The growth in medical tourism is being fueled by several factors, including lower prices, higher-quality care, and availability of services abroad that are not available in the patient’s home country, the October report from Allied Market Research states.
The report defines medical tourism as “travel across international borders with the purpose of availing medical treatment of some form, which may or may not be available in the travelers [sic] home country.”
“Mexico is one of the major destinations for medical tourism, as it offers a wide number of high-quality treatments at considerably lower costs as compared to the U.S.,” the report states.
The United States retains some comparative advantages in health care attributable to the amount of freedom for health providers when compared with national single-payer government systems in Canada, the United Kingdom, and much of Europe.
“[The] U.S. is another key tourism destination in North America, especially for advanced specialized treatments for cancer, neurological, and cardiovascular ailments,” the report states.
Overregulation at Home
That advantage is eroding as government intervention in the U.S. health care marketplace continues forcing costs higher, driving patients to seek alternatives outside the nation’s borders, says Brittany Hunter, a writer for the Foundation for Economic Education (FEE).
“Health care is so overly regulated in America, it no longer responds to market forces,” Hunter said. “Additionally, insurance policies have added extra layers of complication to this process by distorting the actual costs of care. This is why no one really knows how much it costs to set a broken arm or get X-rays taken; the prices vary so much from policy to policy, it’s almost impossible to know for sure.
“Medical tourism cuts out the middleman and bypasses arbitrary government regulation to focus on patient-centered care,” Hunter said.
Competition is what makes medical tourism an attractive option, Hunter says.
“Various practitioners are now competing directly for health care consumers,” Hunter said. “Doctors are incentivized to offer the highest quality of care at the lowest possible prices. Under medical tourism, health care quality actually improves while the costs go down.”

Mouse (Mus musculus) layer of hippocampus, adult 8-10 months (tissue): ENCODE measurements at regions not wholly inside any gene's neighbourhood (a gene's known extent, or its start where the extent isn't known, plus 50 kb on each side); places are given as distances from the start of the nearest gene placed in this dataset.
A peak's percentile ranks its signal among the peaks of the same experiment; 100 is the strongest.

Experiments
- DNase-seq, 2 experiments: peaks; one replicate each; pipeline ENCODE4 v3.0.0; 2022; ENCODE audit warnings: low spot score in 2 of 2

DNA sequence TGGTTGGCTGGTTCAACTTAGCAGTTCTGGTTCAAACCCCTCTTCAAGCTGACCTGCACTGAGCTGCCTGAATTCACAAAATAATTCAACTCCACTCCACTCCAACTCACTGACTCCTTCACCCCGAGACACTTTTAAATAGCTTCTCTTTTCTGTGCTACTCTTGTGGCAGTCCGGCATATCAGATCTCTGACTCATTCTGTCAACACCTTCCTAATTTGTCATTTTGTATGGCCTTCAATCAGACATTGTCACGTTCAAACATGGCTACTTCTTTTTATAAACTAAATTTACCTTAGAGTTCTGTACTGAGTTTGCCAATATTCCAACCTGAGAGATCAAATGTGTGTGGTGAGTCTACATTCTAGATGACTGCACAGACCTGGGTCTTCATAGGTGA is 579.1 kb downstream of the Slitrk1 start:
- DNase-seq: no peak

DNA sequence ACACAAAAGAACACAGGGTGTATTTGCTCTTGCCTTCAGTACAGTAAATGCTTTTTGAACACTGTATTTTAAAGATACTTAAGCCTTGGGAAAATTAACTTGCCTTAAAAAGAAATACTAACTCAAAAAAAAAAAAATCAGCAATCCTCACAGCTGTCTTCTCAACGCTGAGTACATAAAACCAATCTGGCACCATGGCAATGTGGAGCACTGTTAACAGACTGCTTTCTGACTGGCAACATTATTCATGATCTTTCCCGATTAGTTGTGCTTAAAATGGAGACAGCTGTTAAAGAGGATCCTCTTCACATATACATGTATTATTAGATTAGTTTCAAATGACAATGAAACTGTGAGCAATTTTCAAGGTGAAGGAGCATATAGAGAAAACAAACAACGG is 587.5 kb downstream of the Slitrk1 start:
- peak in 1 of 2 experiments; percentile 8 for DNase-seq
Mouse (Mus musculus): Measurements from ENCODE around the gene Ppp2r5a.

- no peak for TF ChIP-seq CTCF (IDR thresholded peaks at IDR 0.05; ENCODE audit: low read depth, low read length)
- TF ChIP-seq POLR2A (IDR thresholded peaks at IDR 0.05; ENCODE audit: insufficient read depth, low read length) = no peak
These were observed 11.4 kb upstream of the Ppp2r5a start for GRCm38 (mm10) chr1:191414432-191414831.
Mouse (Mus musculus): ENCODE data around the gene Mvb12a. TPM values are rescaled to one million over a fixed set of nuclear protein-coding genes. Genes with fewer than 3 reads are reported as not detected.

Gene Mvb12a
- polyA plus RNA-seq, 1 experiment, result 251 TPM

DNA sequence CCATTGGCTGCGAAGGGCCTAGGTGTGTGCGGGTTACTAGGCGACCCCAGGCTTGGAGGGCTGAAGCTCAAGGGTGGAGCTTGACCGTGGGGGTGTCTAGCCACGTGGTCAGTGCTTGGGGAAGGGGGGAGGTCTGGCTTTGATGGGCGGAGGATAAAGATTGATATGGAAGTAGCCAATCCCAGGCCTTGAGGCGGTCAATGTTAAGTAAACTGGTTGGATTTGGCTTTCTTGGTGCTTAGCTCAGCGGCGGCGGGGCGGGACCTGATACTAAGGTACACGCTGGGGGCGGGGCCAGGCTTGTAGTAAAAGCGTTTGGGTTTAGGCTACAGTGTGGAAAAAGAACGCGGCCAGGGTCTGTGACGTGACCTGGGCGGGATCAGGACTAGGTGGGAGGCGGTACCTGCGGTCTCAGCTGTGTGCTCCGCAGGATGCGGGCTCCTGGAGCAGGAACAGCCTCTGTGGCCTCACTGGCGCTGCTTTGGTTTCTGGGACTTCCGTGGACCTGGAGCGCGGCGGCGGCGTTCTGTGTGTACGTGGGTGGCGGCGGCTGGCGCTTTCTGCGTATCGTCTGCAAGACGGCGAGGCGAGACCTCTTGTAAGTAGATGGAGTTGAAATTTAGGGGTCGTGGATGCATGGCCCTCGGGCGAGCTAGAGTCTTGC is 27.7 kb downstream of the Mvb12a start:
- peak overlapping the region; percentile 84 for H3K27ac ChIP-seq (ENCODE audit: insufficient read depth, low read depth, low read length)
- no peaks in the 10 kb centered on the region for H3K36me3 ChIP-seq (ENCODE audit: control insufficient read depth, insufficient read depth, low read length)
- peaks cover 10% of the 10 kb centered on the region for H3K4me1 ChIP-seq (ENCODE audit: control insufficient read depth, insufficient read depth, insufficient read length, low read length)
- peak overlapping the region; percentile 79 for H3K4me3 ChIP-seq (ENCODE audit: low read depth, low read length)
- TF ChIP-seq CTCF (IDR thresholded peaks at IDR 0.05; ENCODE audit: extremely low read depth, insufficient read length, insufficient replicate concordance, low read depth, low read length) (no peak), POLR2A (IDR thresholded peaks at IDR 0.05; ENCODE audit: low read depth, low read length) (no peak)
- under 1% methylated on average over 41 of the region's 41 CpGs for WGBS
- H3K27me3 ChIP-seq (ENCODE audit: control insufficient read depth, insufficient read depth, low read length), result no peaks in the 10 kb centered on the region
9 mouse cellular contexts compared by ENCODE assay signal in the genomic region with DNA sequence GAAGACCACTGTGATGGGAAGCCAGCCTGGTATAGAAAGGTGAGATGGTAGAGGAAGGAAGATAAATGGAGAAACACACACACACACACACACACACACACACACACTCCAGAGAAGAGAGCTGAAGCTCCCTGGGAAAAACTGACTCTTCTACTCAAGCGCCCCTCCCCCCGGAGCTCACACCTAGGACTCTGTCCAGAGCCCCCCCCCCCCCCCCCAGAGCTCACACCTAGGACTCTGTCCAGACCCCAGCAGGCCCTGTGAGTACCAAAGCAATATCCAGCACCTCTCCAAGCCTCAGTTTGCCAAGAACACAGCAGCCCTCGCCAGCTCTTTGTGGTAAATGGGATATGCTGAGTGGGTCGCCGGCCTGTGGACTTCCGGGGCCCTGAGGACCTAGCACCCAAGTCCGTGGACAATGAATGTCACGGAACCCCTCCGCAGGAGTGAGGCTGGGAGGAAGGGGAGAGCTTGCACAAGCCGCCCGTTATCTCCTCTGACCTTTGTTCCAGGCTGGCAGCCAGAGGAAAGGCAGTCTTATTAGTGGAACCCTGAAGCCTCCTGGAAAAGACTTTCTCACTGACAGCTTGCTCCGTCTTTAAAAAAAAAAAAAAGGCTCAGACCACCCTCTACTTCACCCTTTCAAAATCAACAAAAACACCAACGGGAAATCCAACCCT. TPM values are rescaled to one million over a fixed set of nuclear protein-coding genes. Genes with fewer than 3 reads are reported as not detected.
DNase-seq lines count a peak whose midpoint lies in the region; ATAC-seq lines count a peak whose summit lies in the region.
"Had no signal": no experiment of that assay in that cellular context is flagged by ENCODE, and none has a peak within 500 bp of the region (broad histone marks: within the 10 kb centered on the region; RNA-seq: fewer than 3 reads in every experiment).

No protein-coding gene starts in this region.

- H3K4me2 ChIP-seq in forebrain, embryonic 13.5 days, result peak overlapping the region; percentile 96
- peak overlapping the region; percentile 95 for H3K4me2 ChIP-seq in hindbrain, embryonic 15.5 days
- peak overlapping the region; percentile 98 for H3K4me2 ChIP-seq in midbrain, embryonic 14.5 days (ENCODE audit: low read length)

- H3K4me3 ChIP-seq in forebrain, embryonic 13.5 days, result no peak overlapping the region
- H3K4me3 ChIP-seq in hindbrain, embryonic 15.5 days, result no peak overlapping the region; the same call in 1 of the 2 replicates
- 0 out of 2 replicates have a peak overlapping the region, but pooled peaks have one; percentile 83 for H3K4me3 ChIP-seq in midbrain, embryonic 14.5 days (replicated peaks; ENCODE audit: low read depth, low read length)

Right to Shop
Edward Hudgins, research director for The Heartland Institute, which publishes Health Care News, says market forces apply to the health care marketplace just as in any other area of life.
“The latest report on medical tourism basically shows that free markets operate, no matter what governments want to do,” Hudgins said. “In other words, people shop. People shop for smart phones, people shop for food, people shop for furniture, and people shop for medical care. What you see here is that consumers are looking for the best bargain and they’re looking for quality.”
Flight to Freedom
Cost, quality, and freedom from government interference are making other countries increasingly attractive places to seek care, Hudgins says.
“We’ve seen recently, in China and a few other places like that, possible medical breakthroughs in treating cancer and other things, which have not been approved by the U.S. Food and Drug Administration,” Hudgins said. “An American who wants access to those procedures may have to get on a plane and fly to China.
“If you can get a high-quality doctor and facility to do a hip replacement for a quarter of the cost of what you could get in your home country, without a waiting time, with high quality of care and including the cost of travel, well, why not?” Hudgins said. “The message, I think, is that we really have to look carefully at our system to see how Americans could get the best-quality care at better prices right here in the United States, if not for the government regulations.”